The Pond, by C. A. Wilson

The beauty of the North Idaho Mountains pulls Patrick and Grace McPherson to spend their first winter months of retirement at their cabin in the high mountains on Porcupine Pond. Ready to head back home to Tamarack Landing for Christmas, the snowstorm of the century traps them in their cabin for weeks. They soon realize they are not alone. As they search frantically for a way out of the mountains, their fear turns to terror as they are stalked by something unseen, yet deadly.

 

 

 

Texas Gothic, by Rosemary Clement-Moore

Amy Goodnight’s family is far from normal. She comes from a line of witches, but tries her best to stay far outside the family business. Her summer gig? Ranch-sitting for her aunt with her wacky but beautiful sister. Only the Goodnight Ranch is even less normal than it normally is. Bodies are being discovered, a ghost is on the prowl, and everywhere she turns, the hot neighbor cowboy is in her face.

 

 

 

 

Starstruck, by Cyn Balog

Gwendolyn “Dough” X doesn’t think she has much going for her—she carries a few extra pounds, her family struggles with their small bakery in a town full of millionaires, and the other kids at her New Jersey high school don’t seem to know that she exists. Thank the stars for her longtime boyfriend, Philip P. Wishman—or “Wish.” He moved away to California three years ago, when they were 13, but then professed his love for her via e-mail, and he’s been her long-distance BF ever since.
At the beginning of her junior year, though, Wish e-mails that he’s moving back to Jersey. Great, right? Well, except that Dough has gained about 70 pounds since the last time Wish saw her, while Wish—according to his Facebook photos—has morphed into a blonde god. Convinced that she’ll be headed for Dumpsville the minute Wish lays eyes on her, Dough delays their meeting as long as she possibly can.
But when she sees Wish at school, something amazing happens. He looks at Dough like she’s just as gorgeous as he is. But Wish is acting a little weird, obsessed with the sun and freaked out by rain. And the creepy new guy working at the bakery, Christian, is convinced that there’s more to Wish’s good looks than just healthy eating and lots of sun. He tells Dough that a mark on Wish’s neck marks him as a member of the Luminati—an ancient cult of astrologers who can manipulate the stars to improve their lives. Is Wish and Dough’s love meant to be—or are they star-crossed?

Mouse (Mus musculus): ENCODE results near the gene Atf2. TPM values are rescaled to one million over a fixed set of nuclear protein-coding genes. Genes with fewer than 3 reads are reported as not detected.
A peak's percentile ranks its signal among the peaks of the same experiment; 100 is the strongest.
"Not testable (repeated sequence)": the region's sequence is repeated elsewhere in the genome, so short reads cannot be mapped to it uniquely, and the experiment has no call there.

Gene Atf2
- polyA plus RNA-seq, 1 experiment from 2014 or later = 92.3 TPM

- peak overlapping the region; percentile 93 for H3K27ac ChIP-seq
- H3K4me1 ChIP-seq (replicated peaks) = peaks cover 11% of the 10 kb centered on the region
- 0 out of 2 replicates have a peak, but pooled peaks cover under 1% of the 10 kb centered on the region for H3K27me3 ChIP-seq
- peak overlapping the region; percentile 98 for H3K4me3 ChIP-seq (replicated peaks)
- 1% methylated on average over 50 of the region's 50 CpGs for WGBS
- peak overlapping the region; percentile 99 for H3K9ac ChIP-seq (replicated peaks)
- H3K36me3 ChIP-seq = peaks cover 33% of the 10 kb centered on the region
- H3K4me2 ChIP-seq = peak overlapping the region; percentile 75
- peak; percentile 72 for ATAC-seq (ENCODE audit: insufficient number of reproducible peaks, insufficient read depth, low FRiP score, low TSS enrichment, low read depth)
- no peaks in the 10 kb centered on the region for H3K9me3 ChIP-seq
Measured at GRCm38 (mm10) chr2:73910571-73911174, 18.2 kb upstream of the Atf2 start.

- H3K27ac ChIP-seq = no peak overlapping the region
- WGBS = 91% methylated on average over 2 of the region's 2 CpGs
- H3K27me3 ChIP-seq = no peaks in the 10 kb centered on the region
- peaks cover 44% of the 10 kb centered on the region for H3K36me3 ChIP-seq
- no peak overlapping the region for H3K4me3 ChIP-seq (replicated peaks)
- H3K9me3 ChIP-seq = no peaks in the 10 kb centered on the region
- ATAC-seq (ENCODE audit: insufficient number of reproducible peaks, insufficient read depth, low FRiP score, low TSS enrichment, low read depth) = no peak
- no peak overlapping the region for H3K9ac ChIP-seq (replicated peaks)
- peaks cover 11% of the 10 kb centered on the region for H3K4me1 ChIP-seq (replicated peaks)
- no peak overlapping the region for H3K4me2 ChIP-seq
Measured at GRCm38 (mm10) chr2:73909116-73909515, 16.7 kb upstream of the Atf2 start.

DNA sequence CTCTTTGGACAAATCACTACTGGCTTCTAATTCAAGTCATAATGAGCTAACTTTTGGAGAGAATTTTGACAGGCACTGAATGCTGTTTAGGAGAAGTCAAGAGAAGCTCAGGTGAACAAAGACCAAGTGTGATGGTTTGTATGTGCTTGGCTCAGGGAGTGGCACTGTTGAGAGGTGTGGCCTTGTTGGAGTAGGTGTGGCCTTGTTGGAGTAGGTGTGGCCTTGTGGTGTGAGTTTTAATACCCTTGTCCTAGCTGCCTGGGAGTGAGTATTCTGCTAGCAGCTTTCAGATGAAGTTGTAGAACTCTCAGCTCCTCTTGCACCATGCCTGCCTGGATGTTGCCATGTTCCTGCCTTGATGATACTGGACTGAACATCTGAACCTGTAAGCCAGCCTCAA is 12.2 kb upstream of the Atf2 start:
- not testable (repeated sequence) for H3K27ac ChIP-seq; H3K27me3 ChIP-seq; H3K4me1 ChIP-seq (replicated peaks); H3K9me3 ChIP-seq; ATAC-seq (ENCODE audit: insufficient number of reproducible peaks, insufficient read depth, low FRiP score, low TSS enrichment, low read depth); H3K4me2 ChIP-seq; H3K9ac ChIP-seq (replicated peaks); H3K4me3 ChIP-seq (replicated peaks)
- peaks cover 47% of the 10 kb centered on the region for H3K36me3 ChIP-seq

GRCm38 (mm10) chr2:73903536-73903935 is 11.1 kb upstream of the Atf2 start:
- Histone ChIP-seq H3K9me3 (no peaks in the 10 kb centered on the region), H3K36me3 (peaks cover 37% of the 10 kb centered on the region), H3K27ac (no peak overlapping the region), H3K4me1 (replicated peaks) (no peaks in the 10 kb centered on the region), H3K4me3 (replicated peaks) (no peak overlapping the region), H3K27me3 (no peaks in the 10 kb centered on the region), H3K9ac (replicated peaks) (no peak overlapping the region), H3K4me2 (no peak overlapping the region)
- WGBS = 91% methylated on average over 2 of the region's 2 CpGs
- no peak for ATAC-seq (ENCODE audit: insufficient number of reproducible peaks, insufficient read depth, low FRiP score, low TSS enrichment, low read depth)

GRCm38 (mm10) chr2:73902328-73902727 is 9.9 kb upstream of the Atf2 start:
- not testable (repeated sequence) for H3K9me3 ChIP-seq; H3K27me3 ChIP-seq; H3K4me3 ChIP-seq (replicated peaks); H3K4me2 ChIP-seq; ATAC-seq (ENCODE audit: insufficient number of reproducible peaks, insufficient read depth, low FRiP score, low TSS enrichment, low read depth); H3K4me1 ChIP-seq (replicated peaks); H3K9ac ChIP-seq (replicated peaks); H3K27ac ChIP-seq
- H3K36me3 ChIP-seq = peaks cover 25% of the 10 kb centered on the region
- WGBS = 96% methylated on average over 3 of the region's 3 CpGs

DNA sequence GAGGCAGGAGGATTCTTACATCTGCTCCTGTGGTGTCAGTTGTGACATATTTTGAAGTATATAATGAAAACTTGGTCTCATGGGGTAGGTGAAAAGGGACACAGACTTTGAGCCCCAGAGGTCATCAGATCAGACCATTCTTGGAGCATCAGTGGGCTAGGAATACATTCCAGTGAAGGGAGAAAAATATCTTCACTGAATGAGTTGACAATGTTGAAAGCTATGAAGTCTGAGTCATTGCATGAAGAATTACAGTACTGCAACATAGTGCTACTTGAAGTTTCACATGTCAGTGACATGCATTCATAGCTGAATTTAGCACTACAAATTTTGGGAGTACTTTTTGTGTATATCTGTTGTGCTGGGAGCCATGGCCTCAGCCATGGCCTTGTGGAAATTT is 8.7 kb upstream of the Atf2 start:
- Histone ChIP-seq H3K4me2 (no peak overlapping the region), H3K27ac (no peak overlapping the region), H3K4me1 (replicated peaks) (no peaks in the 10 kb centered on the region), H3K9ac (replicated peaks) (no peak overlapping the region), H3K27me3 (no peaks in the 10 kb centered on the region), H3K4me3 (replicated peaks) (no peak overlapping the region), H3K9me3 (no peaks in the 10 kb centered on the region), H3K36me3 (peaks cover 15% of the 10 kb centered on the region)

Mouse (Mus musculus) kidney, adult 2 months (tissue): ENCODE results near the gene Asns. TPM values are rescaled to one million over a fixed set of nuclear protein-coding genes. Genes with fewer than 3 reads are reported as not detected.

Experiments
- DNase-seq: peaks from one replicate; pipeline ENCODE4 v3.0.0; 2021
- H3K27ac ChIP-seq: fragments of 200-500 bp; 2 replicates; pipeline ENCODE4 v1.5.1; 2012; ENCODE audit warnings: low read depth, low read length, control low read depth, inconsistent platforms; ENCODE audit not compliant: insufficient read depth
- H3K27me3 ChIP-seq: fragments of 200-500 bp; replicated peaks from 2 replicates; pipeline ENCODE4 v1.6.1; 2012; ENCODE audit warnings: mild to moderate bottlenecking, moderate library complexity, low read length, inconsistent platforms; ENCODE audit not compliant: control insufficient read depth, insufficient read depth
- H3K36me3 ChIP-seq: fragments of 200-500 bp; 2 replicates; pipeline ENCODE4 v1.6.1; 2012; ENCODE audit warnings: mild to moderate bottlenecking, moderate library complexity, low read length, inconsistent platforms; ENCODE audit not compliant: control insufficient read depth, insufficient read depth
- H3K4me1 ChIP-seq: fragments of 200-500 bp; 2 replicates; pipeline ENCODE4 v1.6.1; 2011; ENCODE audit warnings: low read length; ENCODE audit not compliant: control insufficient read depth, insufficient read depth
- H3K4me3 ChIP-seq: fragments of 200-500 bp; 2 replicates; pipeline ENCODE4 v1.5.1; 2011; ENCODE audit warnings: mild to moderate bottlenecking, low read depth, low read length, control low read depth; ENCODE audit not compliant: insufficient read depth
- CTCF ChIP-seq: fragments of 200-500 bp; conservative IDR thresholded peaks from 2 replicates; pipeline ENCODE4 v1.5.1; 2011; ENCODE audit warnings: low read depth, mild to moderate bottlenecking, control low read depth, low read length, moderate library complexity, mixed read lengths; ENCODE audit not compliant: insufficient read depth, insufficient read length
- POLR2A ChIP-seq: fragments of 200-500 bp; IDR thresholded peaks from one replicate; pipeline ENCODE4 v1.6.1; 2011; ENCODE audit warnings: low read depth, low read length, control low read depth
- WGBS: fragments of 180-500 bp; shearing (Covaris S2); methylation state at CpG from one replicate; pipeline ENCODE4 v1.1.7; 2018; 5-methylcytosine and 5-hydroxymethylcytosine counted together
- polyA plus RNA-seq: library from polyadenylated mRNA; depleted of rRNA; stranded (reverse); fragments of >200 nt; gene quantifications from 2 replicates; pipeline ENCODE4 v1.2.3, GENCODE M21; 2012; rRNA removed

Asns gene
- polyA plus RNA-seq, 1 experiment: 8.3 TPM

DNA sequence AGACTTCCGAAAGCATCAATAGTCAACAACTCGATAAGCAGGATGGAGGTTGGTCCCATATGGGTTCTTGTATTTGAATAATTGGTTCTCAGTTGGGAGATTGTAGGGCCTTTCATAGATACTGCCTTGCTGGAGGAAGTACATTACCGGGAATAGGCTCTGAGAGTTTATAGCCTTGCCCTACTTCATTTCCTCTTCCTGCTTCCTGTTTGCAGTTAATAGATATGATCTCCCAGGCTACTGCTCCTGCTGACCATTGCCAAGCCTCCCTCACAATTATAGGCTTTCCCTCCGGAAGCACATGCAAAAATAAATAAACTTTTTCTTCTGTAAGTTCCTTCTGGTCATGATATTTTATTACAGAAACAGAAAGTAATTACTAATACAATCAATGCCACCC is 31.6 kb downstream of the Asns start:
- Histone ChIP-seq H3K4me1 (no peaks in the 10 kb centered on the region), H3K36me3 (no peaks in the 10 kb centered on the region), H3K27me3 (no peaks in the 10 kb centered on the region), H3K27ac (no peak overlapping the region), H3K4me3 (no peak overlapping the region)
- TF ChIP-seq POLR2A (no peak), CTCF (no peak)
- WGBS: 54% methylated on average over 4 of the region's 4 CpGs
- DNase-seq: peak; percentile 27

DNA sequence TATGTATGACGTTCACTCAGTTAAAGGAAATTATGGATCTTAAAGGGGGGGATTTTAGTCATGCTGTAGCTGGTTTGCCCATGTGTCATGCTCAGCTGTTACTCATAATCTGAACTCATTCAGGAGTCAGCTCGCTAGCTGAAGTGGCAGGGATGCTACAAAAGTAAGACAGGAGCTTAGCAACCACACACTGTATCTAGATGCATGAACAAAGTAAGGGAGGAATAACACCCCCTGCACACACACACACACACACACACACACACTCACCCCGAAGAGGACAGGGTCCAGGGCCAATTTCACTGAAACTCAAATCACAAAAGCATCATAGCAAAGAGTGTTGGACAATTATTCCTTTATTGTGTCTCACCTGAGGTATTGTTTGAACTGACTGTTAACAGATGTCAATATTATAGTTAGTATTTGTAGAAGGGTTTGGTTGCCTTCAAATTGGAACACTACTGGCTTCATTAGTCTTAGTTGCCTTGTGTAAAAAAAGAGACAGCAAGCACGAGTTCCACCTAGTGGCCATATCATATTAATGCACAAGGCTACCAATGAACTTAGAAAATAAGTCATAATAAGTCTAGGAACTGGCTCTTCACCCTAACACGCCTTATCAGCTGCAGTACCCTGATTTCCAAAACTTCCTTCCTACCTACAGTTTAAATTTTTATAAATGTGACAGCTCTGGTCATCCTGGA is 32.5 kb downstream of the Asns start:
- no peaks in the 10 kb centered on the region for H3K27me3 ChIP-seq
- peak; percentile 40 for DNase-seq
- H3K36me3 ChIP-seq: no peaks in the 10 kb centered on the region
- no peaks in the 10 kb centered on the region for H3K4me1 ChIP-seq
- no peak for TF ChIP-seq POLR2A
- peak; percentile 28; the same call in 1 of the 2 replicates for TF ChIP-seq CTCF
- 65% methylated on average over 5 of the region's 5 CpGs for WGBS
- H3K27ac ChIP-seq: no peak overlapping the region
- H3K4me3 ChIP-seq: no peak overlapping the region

Wildcat Fireflies: A Meridian Novel, by Amber Kizer

Meridian Sozu is a Fenestra—the half-human, half-angel link between the living and the dead. She has the dark responsibility of helping souls transition safely into the afterlife. If people die without the help of a Fenestra, their souls are left vulnerable to be stolen by the Aternocti, a dark band of forces who disrupt the balance of good and evil in the world and cause chaos.
Having recently lost her beloved Auntie—the woman who showed her what it meant to be a Fenestra—Meridian has hit the road with Tens, her love and sworn protector, in hopes of finding another Fenestra. Their search leads them to Indiana, where Juliet, a responsible and loving teenager, works tirelessly in the nursing home where she and several other foster kids are housed. Surrounded by death, Juliet struggles to make a loving home for the younger kids, and to protect them from the violent whims of their foster mother. But she is struggling against forces she can’t understand . . . and even as she feels a pull toward the dying, their sickness seems to infect her, weighing her down. . . .
Will Meri and Tens find Juliet in time to save her from a life of misery and illness? And will Meri and Tens’ own romance weather the storms of new discoveries?

Forever (Wolves of Mercy Falls, Book 3), by Maggie Stiefvater

Forever is a fitting finale to the lovely Wolves of Mercy Falls trilogy by Maggie Stiefvater (after last year’s Linger). This time, the stakes are higher than ever: while Isabel’s father plots to wipe out the wolves once and for all, Sam and Isabel search for ways to save the pack, and Cole races to find a cure for Grace. But the real centerpiece of the series is the romance–between Sam and Grace, of course, and between Cole and Isabel–and Stiefvater’s luminous, poignant writing does not disappoint. Sam and Grace steal breathtakingly sweet moments together between Grace’s unpredictable transformations, and Cole and Isabel struggle to melt each others’ icy exteriors. Readers will melt, too, and find a satisfying, but not too-perfect, ending to this bestselling saga.